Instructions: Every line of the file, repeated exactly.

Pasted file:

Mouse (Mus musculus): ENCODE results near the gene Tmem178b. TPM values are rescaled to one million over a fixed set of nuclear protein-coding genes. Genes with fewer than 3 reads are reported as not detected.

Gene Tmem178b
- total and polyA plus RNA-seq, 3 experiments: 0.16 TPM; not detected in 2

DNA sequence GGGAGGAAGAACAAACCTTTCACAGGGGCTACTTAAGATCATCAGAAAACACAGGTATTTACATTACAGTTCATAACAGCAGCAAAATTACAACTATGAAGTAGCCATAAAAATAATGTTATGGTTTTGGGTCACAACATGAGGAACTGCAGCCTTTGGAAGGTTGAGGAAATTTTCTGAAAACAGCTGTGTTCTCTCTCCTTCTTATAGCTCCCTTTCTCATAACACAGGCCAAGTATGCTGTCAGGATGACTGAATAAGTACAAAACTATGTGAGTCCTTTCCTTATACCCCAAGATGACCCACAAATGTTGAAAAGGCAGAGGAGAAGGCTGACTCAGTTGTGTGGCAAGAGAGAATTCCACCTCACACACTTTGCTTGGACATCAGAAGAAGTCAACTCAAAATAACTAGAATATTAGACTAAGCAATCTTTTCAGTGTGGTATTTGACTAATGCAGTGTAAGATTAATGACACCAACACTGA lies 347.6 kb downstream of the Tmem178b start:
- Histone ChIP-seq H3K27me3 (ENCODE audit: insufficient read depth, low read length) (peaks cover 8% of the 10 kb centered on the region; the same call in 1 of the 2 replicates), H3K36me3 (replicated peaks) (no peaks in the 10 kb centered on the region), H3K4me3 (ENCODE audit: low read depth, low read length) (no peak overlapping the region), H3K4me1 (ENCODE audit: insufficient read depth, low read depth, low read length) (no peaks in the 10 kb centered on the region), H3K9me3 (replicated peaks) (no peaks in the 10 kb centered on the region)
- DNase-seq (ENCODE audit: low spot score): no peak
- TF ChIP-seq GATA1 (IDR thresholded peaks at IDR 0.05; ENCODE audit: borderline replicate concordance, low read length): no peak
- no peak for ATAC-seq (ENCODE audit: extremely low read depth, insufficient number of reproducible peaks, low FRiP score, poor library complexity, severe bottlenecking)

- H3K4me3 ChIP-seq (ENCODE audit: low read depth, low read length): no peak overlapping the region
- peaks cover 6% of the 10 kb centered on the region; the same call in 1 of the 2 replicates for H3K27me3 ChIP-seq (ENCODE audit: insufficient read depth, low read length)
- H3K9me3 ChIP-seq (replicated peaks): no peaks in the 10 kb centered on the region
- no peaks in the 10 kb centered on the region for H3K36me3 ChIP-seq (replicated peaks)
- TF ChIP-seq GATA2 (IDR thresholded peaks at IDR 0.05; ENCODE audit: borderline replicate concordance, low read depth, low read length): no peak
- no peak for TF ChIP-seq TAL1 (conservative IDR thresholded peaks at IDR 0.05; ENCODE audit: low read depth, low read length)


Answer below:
Mouse (Mus musculus): ENCODE results near the gene Tmem178b. TPM values are rescaled to one million over a fixed set of nuclear protein-coding genes. Genes with fewer than 3 reads are reported as not detected.

Gene Tmem178b
- total and polyA plus RNA-seq, 3 experiments: 0.16 TPM; not detected in 2

DNA sequence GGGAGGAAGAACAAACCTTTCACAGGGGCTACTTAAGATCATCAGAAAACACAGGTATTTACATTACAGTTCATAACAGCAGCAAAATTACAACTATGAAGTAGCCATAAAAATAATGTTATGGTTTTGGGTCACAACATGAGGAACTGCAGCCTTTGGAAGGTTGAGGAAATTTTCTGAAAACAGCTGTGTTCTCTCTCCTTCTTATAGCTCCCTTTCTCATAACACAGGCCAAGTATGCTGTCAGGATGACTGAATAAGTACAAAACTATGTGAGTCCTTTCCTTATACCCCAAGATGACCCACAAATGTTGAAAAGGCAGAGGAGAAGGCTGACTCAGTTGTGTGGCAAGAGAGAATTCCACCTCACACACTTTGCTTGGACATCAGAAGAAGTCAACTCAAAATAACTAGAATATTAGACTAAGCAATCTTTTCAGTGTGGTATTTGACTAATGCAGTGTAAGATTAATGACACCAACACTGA lies 347.6 kb downstream of the Tmem178b start:
- Histone ChIP-seq H3K27me3 (ENCODE audit: insufficient read depth, low read length) (peaks cover 8% of the 10 kb centered on the region; the same call in 1 of the 2 replicates), H3K36me3 (replicated peaks) (no peaks in the 10 kb centered on the region), H3K4me3 (ENCODE audit: low read depth, low read length) (no peak overlapping the region), H3K4me1 (ENCODE audit: insufficient read depth, low read depth, low read length) (no peaks in the 10 kb centered on the region), H3K9me3 (replicated peaks) (no peaks in the 10 kb centered on the region)
- DNase-seq (ENCODE audit: low spot score): no peak
- TF ChIP-seq GATA1 (IDR thresholded peaks at IDR 0.05; ENCODE audit: borderline replicate concordance, low read length): no peak
- no peak for ATAC-seq (ENCODE audit: extremely low read depth, insufficient number of reproducible peaks, low FRiP score, poor library complexity, severe bottlenecking)

- H3K4me3 ChIP-seq (ENCODE audit: low read depth, low read length): no peak overlapping the region
- peaks cover 6% of the 10 kb centered on the region; the same call in 1 of the 2 replicates for H3K27me3 ChIP-seq (ENCODE audit: insufficient read depth, low read length)
- H3K9me3 ChIP-seq (replicated peaks): no peaks in the 10 kb centered on the region
- no peaks in the 10 kb centered on the region for H3K36me3 ChIP-seq (replicated peaks)
- TF ChIP-seq GATA2 (IDR thresholded peaks at IDR 0.05; ENCODE audit: borderline replicate concordance, low read depth, low read length): no peak
- no peak for TF ChIP-seq TAL1 (conservative IDR thresholded peaks at IDR 0.05; ENCODE audit: low read depth, low read length)